For Go-To Move #3, we turn to topic of systems thinking and briefly unpack the ability to “See the System.” Rare indeed is the case in which the red teamer’s target is
Let’s begin by defining a system. Donella Meadows offers a solid definition in her book Thinking in Systems: “A set of elements or parts that is coherently organized and interconnected in a pattern or structure that produces a characteristic set of behaviors, often characterized as its “function” or “purpose.”1
A system, then, is a set of interrelated elements which yield systemic behaviors. As a result, when analyzing a system of interest you must, at a minimum, identify
- the elements within the system of interest,
- the relationships and interfaces between and among these elements,
- the systems upstream from the system of interest,
- the systems downstream from the system of interest, and
- the relationships and interfaces between and among these systems.
Within the systems engineering community, it is common to describe the system of interest using views and viewpoints, as defined by ISO 42010. Short of that, red teamers should at least sketch the system of interest and its internal and external interfaces informally using whatever method they choose.2
Focusing solely on the system of interest as a whole without analyzing its internal systemic behavior and ignoring its upstream and downstream relationships will cause the red teamer to oversimplify the system of interest. Unless the red teamer can trust the adversary to do the same, this creates a fundamental mismatch between the red team (RED) and the real-world adversary (RWA). The RWA in this case will run circles around RED and, by extension, RED’s customer, BLUE. It is our experience that most RWAs naturally tend to think in terms of systems, so oversimplify at your own risk.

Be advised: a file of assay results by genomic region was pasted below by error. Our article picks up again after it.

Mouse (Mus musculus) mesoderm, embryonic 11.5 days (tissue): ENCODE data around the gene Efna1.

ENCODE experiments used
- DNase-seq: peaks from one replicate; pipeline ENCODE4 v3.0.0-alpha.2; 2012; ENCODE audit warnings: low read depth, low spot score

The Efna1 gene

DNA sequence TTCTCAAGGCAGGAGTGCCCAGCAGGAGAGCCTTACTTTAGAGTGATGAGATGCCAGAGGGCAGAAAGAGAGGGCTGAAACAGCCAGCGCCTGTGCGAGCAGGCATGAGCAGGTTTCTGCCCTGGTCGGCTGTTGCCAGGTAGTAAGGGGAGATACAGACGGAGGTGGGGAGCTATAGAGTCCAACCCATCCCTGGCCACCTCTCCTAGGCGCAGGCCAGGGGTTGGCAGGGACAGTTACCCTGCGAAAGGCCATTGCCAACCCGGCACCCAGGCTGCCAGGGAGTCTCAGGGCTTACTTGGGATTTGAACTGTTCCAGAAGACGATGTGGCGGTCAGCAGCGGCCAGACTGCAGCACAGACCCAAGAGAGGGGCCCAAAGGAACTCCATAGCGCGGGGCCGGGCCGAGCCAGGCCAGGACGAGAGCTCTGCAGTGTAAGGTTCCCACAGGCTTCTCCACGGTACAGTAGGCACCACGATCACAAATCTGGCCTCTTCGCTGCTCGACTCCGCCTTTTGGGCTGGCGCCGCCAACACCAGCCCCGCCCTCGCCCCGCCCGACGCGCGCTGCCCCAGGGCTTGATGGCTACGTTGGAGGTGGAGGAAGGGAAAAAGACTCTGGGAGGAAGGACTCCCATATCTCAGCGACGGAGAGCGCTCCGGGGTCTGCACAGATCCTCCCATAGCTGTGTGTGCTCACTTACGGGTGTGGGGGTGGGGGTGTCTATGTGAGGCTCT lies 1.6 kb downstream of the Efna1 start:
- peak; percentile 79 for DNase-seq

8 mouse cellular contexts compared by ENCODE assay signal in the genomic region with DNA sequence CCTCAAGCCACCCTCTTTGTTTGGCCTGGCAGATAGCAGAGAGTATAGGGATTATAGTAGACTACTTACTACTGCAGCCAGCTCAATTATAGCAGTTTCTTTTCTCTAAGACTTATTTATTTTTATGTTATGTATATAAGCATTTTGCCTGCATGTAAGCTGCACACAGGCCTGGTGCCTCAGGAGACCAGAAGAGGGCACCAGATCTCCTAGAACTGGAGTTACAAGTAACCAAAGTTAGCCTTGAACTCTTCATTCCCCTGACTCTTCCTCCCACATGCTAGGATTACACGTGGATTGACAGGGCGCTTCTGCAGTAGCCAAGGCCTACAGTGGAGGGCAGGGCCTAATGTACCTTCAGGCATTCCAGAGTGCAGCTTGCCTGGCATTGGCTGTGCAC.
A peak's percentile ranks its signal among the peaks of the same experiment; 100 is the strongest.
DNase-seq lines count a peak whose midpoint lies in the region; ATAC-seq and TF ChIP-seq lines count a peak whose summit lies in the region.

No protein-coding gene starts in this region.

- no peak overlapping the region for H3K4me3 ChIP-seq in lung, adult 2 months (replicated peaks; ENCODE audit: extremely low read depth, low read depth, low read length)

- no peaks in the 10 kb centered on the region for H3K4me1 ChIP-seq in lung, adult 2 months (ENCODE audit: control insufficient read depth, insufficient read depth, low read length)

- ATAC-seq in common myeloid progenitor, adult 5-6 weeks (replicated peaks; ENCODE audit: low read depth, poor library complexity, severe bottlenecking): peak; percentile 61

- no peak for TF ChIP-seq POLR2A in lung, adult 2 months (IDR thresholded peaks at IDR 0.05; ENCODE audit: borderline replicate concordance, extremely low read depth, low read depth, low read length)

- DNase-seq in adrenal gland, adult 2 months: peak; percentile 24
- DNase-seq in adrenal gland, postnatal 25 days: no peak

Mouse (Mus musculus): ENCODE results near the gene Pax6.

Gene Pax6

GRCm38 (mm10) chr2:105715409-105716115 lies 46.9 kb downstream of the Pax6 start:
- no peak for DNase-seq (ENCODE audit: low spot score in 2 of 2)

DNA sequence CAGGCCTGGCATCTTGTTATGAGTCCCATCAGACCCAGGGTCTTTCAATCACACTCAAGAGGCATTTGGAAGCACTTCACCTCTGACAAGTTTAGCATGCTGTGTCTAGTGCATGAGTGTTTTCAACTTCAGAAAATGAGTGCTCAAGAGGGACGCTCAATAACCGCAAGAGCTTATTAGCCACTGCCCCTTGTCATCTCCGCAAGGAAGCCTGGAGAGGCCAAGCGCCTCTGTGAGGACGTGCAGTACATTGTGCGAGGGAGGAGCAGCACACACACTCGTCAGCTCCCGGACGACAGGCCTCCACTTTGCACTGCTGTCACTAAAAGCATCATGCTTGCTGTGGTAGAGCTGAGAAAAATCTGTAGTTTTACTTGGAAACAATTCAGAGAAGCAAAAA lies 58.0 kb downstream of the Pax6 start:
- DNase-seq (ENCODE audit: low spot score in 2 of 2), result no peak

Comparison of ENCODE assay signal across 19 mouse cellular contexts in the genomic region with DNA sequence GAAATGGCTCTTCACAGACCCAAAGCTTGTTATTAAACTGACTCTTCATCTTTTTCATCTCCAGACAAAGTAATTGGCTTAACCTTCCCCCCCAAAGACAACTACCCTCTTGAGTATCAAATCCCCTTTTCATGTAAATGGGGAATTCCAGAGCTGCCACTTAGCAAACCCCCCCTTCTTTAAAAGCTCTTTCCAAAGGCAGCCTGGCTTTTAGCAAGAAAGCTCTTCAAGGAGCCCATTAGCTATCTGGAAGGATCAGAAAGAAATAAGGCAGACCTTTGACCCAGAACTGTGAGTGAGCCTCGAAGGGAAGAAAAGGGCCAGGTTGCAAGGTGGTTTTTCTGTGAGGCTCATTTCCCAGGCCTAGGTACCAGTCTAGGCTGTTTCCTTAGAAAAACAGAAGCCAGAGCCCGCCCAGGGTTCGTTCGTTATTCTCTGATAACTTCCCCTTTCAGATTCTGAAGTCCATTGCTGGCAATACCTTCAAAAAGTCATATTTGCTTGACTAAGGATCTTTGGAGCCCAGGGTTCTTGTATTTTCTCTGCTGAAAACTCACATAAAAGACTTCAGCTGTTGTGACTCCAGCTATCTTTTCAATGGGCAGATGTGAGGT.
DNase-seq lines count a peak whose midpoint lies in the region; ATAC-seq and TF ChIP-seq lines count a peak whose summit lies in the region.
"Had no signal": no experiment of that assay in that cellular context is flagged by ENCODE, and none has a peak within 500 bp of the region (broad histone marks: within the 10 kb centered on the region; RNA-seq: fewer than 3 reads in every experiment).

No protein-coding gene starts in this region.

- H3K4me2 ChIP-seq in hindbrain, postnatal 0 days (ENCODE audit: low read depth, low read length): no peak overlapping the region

In practice, this dynamic can generate conceptual tension between the customer’s desired scope and the RWA’s field of view. The miserly customer will tend to resist the red team’s efforts to include upstream and downstream interfaces within the scope of the effort. After all, this involves more work and typically raises the cost of the engagement. In these cases, the red team engagement manager should educate the customer in the basics of systems thinking and underscore the risks that attend this limiting distortion. If the customer still resists, the red team should document both this distortion and its resulting implications for the subsequent analysis.